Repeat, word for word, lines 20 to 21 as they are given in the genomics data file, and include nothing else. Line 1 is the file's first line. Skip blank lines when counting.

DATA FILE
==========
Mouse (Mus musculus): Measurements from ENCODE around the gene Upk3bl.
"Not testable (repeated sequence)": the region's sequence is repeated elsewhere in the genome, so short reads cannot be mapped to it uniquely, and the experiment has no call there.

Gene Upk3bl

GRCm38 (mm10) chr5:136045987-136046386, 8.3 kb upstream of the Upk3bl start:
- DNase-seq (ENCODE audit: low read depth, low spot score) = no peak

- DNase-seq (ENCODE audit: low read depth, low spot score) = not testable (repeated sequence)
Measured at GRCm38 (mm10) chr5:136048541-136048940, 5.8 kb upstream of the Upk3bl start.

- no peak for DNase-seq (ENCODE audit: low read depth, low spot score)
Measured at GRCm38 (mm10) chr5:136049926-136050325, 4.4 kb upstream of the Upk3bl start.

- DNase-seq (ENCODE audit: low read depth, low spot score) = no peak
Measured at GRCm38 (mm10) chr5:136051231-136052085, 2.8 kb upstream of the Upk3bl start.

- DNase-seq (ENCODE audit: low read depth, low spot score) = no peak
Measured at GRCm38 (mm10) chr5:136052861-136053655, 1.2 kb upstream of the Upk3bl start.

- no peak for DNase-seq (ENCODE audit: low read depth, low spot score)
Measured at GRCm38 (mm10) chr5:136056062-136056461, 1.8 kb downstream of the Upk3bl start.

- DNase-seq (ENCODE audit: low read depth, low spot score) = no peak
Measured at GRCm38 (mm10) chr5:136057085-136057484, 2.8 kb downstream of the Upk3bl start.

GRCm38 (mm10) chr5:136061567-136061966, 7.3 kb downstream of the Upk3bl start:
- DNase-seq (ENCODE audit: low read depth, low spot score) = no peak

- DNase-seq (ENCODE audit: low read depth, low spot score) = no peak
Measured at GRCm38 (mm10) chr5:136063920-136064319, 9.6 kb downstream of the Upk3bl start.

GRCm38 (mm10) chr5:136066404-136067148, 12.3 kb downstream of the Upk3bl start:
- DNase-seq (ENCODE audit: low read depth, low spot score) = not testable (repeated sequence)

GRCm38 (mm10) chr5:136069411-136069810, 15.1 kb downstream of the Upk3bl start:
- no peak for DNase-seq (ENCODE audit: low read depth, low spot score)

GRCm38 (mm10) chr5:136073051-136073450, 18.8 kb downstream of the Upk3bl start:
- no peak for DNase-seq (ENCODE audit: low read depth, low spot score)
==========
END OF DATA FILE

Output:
- DNase-seq (ENCODE audit: low read depth, low spot score) = no peak
Measured at GRCm38 (mm10) chr5:136063920-136064319, 9.6 kb downstream of the Upk3bl start.